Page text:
Monday, 5 February 2018

Book Review - A Pony For Free by Jacqui Broderick


Set in the Connemara region of Ireland. Horse mad Cait spends her time looking after the brood mares of the wealthy Danny. She longs for a pony of her own but her Dad is crippled and the family are too poor to afford one. She is also somewhat scared of riding! When Danny buys the beautiful pony Drizzle for his unpleasant son Colm to ride, Cait is envious and she is sickened when Colm and his father try to break in the pony by breaking his spirit. However Drizzle is having none of it and after depositing Colm on the ground, gallops off into the depths of the Connemara hills. Danny is enraged with the horse and tells Cait she can have the pony for her own if she can catch him. Cait is overjoyed at this news but soon realises that catching a pony roaming free in the wilds of Connemara may be an impossible task. And even if she did somehow catch him, how would she train him and learn to ride him and could she even afford to keep him? She decides she will try anway....


This was a new book from an author relatively unknown on the pony book scene, so reading this was a complete leap in the dark. However I was very pleasantly surprised and can honestly say it's one of the best new pony stories around at the moment, certainly on a par with the more experienced and popular pony authors such as Amanda Wills. It is well written and the characters are interesting and believable. The story has a very traditional, if not even old-fashioned, feel to it. Perhaps the Irish country setting, which seems to hark back to an older, simpler existance to modern life, adds to this atmosphere. Also the beautiful Connemara backdrop and the lifestyles of the people in the village bring an originality and a divergence from the run of the mill modern pony story. The plot-line of catching a pony in order to keep it has been done before, most notably in Elinore Haver's A Pony to Catch, but not enough times to make it a cliche or stock plot-line.

In fact, though traditional in feel, this book takes its own original slant on the pony story. Unlike many modern pony stories we do not have the rich bratty girl riding her posh pony and looking down her nose at the heroine. Instead we have the boy Colm who is a truly awful, almost evil character. His bullying of Cait and his dreadful deeds take this into a darker more interesting territory than the usual rivalry story-line. In fact the author turns the rich snooty girl rival theme on its head by introducing Victoria, who although rich and having two expensive ponies to ride, becomes Cait's best friend.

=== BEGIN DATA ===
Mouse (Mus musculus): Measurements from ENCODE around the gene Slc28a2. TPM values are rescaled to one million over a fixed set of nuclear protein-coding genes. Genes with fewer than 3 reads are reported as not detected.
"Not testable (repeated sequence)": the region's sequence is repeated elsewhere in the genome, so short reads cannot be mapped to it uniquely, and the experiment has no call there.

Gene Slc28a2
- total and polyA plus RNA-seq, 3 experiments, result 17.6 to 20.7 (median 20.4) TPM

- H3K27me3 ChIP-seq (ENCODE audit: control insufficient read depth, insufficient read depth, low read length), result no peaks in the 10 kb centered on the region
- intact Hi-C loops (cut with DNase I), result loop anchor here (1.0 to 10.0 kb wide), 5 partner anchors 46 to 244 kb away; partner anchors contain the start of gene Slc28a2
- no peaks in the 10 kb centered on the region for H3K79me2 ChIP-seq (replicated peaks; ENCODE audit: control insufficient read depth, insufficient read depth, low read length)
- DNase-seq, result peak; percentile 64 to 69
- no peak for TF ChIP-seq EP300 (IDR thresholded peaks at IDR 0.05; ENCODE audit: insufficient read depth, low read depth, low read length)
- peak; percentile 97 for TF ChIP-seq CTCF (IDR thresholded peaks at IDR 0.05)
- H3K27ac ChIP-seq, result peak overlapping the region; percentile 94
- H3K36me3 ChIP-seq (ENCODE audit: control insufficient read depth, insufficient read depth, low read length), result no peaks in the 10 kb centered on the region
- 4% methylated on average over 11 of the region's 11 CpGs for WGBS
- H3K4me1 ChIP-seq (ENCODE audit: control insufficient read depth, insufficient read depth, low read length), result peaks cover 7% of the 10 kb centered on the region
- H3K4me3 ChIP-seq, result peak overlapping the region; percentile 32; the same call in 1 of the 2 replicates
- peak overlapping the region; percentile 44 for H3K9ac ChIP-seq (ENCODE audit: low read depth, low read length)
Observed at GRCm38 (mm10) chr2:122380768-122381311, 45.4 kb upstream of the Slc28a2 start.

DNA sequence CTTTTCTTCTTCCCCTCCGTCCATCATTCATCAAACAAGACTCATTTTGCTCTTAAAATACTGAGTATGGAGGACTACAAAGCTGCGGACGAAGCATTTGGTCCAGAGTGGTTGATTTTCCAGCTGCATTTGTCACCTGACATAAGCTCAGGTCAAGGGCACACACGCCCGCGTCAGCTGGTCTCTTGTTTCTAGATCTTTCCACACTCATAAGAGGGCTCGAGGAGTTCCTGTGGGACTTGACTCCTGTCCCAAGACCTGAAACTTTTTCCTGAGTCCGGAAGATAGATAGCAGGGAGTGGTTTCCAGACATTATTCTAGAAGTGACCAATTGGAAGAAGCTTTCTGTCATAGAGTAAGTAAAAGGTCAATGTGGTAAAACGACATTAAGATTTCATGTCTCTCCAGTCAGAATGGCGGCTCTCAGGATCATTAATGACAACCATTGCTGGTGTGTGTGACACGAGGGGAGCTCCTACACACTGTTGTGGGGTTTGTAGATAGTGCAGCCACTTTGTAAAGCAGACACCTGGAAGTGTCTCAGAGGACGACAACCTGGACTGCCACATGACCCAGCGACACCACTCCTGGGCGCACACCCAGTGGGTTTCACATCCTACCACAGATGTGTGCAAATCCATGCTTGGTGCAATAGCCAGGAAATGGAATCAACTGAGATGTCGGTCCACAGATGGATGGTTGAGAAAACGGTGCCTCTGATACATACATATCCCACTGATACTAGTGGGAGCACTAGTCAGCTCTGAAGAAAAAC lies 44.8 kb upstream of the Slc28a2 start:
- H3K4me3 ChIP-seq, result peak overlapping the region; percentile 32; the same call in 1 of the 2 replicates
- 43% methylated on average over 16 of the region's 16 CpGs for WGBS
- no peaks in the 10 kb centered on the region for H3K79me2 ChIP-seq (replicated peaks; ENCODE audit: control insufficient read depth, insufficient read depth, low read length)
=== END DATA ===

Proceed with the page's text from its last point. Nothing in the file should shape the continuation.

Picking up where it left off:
As well as being a pony rescue story, and focusing closely on the bond between girl and pony, there is also a fair amount of the competition element in the book, which will suit those who like to have shows and competitions in their pony stories. Even this element seems a little different to the norm, due to the Irish jumping scene being slightly unfamilar to most readers, and also with Cait's initial reluctance to jump her pony at the shows. The author certainly packs a lot of varying content into her book, making it appeal to a wide range of tastes.

In short, you don't need to take a chance on a new author by choosing this book:  I'm sure that Jacqui Broderick, if she decides to write more books in the genre, is a great pony book author in the making. Highly recommended.


Read more and vote on the book here

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